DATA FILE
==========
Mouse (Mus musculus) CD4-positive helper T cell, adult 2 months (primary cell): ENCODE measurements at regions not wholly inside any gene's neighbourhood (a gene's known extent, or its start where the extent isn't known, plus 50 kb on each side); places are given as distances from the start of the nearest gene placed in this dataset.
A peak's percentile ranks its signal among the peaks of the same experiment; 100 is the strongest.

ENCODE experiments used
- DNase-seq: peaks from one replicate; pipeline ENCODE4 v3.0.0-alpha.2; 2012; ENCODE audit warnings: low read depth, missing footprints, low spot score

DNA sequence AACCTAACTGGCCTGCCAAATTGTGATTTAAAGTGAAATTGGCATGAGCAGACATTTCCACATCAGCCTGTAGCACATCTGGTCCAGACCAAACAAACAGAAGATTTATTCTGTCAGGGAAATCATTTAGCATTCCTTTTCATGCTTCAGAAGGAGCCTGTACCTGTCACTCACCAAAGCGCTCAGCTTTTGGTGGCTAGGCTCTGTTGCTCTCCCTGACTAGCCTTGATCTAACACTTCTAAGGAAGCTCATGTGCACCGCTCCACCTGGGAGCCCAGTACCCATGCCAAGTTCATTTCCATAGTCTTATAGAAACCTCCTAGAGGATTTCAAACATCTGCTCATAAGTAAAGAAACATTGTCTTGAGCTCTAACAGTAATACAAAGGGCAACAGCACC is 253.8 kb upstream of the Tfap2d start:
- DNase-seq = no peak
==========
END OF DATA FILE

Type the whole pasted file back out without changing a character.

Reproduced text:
Mouse (Mus musculus) CD4-positive helper T cell, adult 2 months (primary cell): ENCODE measurements at regions not wholly inside any gene's neighbourhood (a gene's known extent, or its start where the extent isn't known, plus 50 kb on each side); places are given as distances from the start of the nearest gene placed in this dataset.
A peak's percentile ranks its signal among the peaks of the same experiment; 100 is the strongest.

ENCODE experiments used
- DNase-seq: peaks from one replicate; pipeline ENCODE4 v3.0.0-alpha.2; 2012; ENCODE audit warnings: low read depth, missing footprints, low spot score

DNA sequence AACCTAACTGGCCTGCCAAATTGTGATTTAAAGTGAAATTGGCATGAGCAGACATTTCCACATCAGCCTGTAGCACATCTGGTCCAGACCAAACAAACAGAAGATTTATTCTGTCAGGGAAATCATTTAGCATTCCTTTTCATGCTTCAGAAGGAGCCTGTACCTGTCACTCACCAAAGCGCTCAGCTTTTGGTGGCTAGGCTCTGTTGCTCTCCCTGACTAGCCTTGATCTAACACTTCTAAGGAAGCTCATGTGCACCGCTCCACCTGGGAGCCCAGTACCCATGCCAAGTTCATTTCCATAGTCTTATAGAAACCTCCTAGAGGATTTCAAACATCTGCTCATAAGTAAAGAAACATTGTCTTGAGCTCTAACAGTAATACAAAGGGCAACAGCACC is 253.8 kb upstream of the Tfap2d start:
- DNase-seq = no peak